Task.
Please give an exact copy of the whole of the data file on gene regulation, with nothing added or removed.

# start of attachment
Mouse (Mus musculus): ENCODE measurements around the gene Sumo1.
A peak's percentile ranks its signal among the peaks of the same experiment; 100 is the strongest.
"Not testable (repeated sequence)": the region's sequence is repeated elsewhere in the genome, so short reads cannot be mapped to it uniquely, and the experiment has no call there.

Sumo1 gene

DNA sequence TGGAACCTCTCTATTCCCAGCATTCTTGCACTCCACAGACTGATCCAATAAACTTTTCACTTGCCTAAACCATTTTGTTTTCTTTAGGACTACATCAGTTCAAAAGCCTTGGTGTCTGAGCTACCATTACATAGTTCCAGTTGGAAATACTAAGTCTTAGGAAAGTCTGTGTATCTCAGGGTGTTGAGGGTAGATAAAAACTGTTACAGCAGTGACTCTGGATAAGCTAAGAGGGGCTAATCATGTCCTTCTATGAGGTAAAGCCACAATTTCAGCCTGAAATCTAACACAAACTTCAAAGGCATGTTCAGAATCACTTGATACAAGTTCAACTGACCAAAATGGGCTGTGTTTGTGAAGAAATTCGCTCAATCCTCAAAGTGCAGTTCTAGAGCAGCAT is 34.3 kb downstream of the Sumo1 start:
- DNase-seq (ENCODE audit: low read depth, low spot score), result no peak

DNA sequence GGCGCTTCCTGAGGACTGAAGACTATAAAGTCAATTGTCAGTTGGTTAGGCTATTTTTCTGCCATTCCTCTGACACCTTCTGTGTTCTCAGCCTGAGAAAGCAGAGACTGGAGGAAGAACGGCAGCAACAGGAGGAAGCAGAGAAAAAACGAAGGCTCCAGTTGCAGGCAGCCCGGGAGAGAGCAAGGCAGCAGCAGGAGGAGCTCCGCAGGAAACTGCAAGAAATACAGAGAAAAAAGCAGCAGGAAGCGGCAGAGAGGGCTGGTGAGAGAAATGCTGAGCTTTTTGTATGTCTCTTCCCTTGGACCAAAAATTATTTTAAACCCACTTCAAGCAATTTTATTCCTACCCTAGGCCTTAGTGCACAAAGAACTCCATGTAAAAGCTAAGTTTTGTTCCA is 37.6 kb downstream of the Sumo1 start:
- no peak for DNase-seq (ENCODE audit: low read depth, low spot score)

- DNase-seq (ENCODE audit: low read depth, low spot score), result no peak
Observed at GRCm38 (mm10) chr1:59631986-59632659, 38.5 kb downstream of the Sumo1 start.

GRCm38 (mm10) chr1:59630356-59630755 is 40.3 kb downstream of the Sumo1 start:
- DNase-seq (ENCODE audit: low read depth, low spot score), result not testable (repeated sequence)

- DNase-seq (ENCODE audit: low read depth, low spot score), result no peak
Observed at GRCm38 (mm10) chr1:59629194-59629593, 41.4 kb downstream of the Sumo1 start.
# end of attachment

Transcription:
Mouse (Mus musculus): ENCODE measurements around the gene Sumo1.
A peak's percentile ranks its signal among the peaks of the same experiment; 100 is the strongest.
"Not testable (repeated sequence)": the region's sequence is repeated elsewhere in the genome, so short reads cannot be mapped to it uniquely, and the experiment has no call there.

Sumo1 gene

DNA sequence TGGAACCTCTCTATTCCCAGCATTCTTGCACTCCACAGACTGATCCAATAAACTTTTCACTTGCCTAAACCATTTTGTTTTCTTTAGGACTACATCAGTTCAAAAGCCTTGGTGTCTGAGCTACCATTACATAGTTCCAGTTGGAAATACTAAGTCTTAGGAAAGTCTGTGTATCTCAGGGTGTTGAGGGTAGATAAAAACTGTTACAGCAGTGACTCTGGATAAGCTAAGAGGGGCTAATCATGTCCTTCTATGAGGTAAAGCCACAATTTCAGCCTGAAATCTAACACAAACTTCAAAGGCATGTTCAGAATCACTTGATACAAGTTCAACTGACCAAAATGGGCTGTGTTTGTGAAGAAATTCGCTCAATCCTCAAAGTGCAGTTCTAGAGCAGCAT is 34.3 kb downstream of the Sumo1 start:
- DNase-seq (ENCODE audit: low read depth, low spot score), result no peak

DNA sequence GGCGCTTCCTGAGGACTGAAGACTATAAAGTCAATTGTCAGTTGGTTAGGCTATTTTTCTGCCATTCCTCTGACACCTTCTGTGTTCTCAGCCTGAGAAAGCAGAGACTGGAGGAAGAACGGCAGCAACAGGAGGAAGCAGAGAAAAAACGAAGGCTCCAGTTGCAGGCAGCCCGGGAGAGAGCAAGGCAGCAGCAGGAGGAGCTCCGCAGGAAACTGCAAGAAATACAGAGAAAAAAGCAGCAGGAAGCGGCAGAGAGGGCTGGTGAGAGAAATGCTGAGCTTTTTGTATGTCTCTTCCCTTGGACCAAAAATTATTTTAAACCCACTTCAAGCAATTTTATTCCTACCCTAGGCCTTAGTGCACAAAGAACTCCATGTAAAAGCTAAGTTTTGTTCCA is 37.6 kb downstream of the Sumo1 start:
- no peak for DNase-seq (ENCODE audit: low read depth, low spot score)

- DNase-seq (ENCODE audit: low read depth, low spot score), result no peak
Observed at GRCm38 (mm10) chr1:59631986-59632659, 38.5 kb downstream of the Sumo1 start.

GRCm38 (mm10) chr1:59630356-59630755 is 40.3 kb downstream of the Sumo1 start:
- DNase-seq (ENCODE audit: low read depth, low spot score), result not testable (repeated sequence)

- DNase-seq (ENCODE audit: low read depth, low spot score), result no peak
Observed at GRCm38 (mm10) chr1:59629194-59629593, 41.4 kb downstream of the Sumo1 start.